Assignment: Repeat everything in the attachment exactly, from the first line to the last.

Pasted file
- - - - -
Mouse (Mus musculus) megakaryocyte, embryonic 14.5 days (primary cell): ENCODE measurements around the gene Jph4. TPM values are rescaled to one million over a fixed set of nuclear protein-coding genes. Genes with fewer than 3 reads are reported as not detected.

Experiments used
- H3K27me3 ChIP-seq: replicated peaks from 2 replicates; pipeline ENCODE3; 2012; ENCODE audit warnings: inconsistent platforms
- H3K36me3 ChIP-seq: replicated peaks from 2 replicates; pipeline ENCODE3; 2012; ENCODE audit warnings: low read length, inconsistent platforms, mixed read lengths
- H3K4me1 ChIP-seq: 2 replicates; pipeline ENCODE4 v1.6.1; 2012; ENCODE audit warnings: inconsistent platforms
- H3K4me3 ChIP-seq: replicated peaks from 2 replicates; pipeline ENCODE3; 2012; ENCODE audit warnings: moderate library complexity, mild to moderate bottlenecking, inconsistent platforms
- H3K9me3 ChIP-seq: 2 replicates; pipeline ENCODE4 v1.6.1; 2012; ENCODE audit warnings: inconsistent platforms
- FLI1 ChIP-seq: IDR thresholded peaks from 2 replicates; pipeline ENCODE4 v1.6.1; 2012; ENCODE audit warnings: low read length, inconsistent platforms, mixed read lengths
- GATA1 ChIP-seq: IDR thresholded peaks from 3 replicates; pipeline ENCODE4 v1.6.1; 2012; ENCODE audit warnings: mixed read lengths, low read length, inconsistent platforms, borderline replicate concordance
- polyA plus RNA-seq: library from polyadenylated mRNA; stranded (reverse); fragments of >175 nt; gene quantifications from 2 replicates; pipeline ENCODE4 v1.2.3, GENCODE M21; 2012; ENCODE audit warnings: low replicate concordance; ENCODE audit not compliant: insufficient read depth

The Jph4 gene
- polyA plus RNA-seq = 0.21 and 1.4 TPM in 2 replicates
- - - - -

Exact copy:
Mouse (Mus musculus) megakaryocyte, embryonic 14.5 days (primary cell): ENCODE measurements around the gene Jph4. TPM values are rescaled to one million over a fixed set of nuclear protein-coding genes. Genes with fewer than 3 reads are reported as not detected.

Experiments used
- H3K27me3 ChIP-seq: replicated peaks from 2 replicates; pipeline ENCODE3; 2012; ENCODE audit warnings: inconsistent platforms
- H3K36me3 ChIP-seq: replicated peaks from 2 replicates; pipeline ENCODE3; 2012; ENCODE audit warnings: low read length, inconsistent platforms, mixed read lengths
- H3K4me1 ChIP-seq: 2 replicates; pipeline ENCODE4 v1.6.1; 2012; ENCODE audit warnings: inconsistent platforms
- H3K4me3 ChIP-seq: replicated peaks from 2 replicates; pipeline ENCODE3; 2012; ENCODE audit warnings: moderate library complexity, mild to moderate bottlenecking, inconsistent platforms
- H3K9me3 ChIP-seq: 2 replicates; pipeline ENCODE4 v1.6.1; 2012; ENCODE audit warnings: inconsistent platforms
- FLI1 ChIP-seq: IDR thresholded peaks from 2 replicates; pipeline ENCODE4 v1.6.1; 2012; ENCODE audit warnings: low read length, inconsistent platforms, mixed read lengths
- GATA1 ChIP-seq: IDR thresholded peaks from 3 replicates; pipeline ENCODE4 v1.6.1; 2012; ENCODE audit warnings: mixed read lengths, low read length, inconsistent platforms, borderline replicate concordance
- polyA plus RNA-seq: library from polyadenylated mRNA; stranded (reverse); fragments of >175 nt; gene quantifications from 2 replicates; pipeline ENCODE4 v1.2.3, GENCODE M21; 2012; ENCODE audit warnings: low replicate concordance; ENCODE audit not compliant: insufficient read depth

The Jph4 gene
- polyA plus RNA-seq = 0.21 and 1.4 TPM in 2 replicates